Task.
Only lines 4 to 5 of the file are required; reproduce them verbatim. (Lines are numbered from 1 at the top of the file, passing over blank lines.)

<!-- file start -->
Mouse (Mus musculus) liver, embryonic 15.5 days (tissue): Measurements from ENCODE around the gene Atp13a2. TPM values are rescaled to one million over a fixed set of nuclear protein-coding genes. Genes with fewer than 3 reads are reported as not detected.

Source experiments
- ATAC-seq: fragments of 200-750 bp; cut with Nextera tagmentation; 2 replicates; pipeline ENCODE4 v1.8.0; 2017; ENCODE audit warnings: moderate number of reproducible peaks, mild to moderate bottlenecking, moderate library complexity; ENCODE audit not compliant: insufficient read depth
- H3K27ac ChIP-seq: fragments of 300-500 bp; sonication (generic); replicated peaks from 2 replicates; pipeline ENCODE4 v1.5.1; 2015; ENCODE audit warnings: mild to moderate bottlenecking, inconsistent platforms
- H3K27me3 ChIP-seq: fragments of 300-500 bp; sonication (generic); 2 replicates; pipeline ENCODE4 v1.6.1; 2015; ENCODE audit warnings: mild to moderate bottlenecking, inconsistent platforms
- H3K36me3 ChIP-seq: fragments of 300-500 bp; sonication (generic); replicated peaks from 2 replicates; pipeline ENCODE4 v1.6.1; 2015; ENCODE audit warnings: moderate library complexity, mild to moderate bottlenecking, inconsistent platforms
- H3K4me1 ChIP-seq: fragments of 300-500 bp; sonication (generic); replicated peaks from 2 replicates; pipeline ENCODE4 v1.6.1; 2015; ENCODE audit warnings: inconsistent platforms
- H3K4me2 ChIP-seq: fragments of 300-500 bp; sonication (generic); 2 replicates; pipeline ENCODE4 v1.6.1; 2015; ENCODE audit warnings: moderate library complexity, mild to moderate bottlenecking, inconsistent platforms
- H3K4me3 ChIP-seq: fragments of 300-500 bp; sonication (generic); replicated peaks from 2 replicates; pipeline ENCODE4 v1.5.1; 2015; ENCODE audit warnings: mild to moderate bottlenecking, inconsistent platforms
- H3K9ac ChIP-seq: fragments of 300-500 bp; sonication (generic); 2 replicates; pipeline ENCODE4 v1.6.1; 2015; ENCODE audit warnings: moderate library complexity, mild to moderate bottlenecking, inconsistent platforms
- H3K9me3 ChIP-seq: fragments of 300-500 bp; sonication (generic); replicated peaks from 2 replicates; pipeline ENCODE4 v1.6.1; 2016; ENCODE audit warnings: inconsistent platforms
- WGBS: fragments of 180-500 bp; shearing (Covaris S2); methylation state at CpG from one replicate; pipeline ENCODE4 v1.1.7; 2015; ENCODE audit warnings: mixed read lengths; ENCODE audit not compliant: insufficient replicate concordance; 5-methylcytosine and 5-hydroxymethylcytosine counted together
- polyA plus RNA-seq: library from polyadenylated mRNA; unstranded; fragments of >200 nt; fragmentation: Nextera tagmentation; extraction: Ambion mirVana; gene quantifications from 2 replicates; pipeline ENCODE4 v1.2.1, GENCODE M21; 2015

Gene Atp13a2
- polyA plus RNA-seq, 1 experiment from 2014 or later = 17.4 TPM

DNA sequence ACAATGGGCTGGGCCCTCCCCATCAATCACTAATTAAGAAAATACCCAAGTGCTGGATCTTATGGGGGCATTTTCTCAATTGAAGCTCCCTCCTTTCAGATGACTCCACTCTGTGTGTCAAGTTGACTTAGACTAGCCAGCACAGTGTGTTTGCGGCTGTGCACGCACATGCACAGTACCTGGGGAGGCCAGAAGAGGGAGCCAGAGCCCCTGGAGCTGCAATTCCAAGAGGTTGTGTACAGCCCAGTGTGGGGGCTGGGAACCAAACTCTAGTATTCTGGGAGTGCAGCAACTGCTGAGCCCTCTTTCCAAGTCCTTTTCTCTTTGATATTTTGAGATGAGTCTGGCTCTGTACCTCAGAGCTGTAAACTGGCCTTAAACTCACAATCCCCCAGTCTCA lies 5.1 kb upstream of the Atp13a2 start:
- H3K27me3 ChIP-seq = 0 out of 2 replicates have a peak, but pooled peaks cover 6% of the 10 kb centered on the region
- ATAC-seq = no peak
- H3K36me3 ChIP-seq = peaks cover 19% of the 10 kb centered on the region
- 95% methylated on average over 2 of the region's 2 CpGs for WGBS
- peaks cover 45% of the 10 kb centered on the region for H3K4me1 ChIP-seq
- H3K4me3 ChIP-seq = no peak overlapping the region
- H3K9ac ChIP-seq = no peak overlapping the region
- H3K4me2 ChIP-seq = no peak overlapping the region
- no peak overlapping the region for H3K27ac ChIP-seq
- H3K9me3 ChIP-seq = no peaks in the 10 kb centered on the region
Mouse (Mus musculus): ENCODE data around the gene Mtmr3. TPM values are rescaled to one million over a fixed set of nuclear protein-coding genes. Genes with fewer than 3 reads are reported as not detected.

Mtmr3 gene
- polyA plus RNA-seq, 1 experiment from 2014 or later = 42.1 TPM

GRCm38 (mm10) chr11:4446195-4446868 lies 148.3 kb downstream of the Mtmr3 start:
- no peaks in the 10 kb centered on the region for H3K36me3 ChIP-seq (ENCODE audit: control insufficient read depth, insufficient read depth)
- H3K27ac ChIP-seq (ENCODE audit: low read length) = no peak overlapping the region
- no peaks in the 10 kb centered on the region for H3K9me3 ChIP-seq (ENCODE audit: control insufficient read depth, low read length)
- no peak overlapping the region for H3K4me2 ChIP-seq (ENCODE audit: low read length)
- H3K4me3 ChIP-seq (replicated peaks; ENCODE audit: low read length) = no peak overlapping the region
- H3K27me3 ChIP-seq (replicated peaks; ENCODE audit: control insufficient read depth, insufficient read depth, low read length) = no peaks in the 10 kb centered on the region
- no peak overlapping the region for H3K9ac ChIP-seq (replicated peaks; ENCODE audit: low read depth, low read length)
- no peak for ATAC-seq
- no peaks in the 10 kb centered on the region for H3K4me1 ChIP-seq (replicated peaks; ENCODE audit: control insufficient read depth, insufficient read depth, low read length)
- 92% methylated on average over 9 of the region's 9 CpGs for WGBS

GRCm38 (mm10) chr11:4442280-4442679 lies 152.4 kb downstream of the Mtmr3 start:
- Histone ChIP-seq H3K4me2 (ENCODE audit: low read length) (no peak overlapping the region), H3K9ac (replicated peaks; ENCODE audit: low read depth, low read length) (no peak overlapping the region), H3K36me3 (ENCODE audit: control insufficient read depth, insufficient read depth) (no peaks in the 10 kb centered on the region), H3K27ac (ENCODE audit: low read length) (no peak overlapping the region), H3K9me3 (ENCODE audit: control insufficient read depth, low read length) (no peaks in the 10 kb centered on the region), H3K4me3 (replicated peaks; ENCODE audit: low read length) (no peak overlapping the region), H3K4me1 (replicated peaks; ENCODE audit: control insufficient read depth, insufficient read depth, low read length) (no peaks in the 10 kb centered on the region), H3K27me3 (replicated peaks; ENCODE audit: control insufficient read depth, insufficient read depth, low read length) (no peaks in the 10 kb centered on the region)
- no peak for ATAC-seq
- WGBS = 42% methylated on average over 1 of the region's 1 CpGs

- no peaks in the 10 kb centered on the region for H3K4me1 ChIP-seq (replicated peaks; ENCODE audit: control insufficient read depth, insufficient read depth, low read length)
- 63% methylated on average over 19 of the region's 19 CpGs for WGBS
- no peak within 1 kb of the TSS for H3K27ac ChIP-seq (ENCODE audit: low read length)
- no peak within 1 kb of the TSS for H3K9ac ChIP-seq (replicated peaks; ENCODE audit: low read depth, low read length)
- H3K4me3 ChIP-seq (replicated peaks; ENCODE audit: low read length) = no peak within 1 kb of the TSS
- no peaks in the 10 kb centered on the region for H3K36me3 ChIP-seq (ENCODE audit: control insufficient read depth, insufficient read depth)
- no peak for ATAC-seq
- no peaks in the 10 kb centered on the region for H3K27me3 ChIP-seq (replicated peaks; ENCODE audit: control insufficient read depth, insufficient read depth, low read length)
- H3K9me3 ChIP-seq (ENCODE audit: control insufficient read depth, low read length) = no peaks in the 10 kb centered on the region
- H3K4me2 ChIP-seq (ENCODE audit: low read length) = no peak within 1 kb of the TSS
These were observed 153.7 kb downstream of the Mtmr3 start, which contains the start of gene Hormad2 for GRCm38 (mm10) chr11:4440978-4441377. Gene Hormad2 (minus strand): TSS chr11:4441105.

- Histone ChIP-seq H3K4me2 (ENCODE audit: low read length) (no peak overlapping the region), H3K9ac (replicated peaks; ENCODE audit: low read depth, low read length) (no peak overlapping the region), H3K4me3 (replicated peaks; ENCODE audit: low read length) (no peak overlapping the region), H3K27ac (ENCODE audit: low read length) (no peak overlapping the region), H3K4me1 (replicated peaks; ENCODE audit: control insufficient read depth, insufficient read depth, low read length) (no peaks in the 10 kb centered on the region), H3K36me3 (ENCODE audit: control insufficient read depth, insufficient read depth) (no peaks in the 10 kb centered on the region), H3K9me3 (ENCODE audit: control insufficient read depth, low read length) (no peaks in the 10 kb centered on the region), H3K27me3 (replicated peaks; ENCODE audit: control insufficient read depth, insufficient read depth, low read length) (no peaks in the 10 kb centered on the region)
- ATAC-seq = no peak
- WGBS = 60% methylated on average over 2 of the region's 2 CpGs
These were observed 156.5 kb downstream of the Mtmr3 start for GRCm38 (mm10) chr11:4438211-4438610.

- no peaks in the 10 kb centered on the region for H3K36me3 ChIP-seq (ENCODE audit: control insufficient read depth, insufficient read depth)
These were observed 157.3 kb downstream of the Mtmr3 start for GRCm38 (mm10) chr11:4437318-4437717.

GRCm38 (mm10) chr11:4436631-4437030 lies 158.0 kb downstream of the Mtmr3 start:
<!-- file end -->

- H3K27ac ChIP-seq: fragments of 300-500 bp; sonication (generic); replicated peaks from 2 replicates; pipeline ENCODE4 v1.5.1; 2015; ENCODE audit warnings: mild to moderate bottlenecking, inconsistent platforms
- H3K27me3 ChIP-seq: fragments of 300-500 bp; sonication (generic); 2 replicates; pipeline ENCODE4 v1.6.1; 2015; ENCODE audit warnings: mild to moderate bottlenecking, inconsistent platforms